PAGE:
Mother Nature's Summer Blockbuster

August 21, 2017 is likely to be the most watched solar eclipse in human history. This solar eclipse will carve out a path of totality - where the view of the sun is completely covered by the moon - from Washington to South Carolina. In Michigan, we will observe roughly 85% totality. The eclipse will never be safe to observe with the naked eye.

Planetarium Shows

Eclipse: The Sun Revealed

Get ready to experience the Great American Eclipse coming August 21! Discover the geometry that gives us eclipses and learn how to safely view an eclipse. Hear a gripping first-hand account of one eclipse chaser's experience during a total solar eclipse. Recommended for ages 10 and older.

Showing daily at 2:30 pm
$6 adults, $4 seniors (60+), $4 youth (ages 2-11)
Free for members

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Skies Over Michigan

Explore the night sky over Michigan, and catch eclipse fever with facts about the stunning sight you'll be able to observe in the daytime sky August 21, 2017. Learn about the rotation of Earth, how to find the North Star, which constellations and planets are visible in your backyard tonight, and much more. Recommended for ages 6 and older.

Showing daily at 3:30 pm
$6 adults, $4 seniors (60+), $4 youth (ages 2-11)
Free for members

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Events

A Solar System In Motion - Grades 4-6

Thursday, July 20, 1:00-4:00 pm
Longway Planetarium
$10
Entering grades 4-6
Fun, hands-on activities will help your child get ready for the Great American Solar Eclipse! See how the motion of the Earth and moon cause patterns in the sky and on the Earth.

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First Friday: Eclipse Encounters Explained

This summer—for the first time in history—an eclipse will be viewable only from the continental United States, prompting its popular name, The Great American Eclipse. Get ready to experience the eclipse happening August 21 with a grand overview of eclipse science by guest speaker Dr. Rajib Ganguly, Associate Chair of Physics, University of Michigan-Flint.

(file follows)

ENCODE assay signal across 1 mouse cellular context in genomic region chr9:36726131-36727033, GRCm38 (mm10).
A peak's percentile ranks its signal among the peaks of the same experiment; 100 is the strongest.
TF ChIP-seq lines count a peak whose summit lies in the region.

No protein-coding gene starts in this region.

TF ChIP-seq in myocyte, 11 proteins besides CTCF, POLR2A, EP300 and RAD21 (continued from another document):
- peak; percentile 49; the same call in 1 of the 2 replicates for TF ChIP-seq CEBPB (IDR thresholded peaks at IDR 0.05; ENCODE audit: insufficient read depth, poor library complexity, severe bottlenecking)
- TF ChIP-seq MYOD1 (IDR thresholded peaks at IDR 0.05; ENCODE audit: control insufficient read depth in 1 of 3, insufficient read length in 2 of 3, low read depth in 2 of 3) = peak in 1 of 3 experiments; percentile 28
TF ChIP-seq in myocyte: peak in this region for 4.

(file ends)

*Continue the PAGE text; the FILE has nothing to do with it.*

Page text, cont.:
Friday, August 4, 6:00 pm
Longway Planetarium
$6 adults, $4 seniors (60+), $4 youth (ages 2-11)
Free for members
Includes 7:00 pm showing of Sea Monsters

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The Eclipse Experience

Monday, August 21, 11:00 am-4:00 pm
All ages welcome. Join us for a day-long eclipse celebration, including:
- Telescope observing
- Eclipse livestreams in the dome
- Eclipse: The Sun Revealed show at 12:30 and 3:30 pm
- Outdoor hands-on activities
- Food

FREE EVENT!

Resources

What is a solar eclipse?

A solar eclipse happens when the moon casts a shadow on Earth, fully or partially blocking the sun’s light in some areas. Observers within the path of totality will be able to see the sun’s corona, weather permitting. Observers outside this path will see a partial eclipse. In Michigan, the moon will begin crossing the sun’s surface around 1:00 pm, with the point of greatest eclipse happening just before 2:30 pm, and leaving the surface of the sun shortly before 4:00 pm.

Eclipse Glasses

Eclipse glasses are available for $1 each in the Longway Planetarium gift shop. Protect your eyes during the solar eclipse! NEVER look directly at the sun without appropriate eyewear. Regular sunglasses are not sufficient protection. Click here to view NASA's eclipse safety guidelines.

Eclipse Trivia Tuesday

Visit the Longway Planetarium Facebook page every Tuesday for eclipse trivia. Learn about eclipse science and enter to win 2 tickets to a show at Longway Planetarium! View complete contest rules here.

Learn More

Download Longway Planetarium's eclipse flyer.
Visit NASA's eclipse website for comprehensive information and educational materials.
Check out the American Astronomical Society's eclipse website for even more resources.

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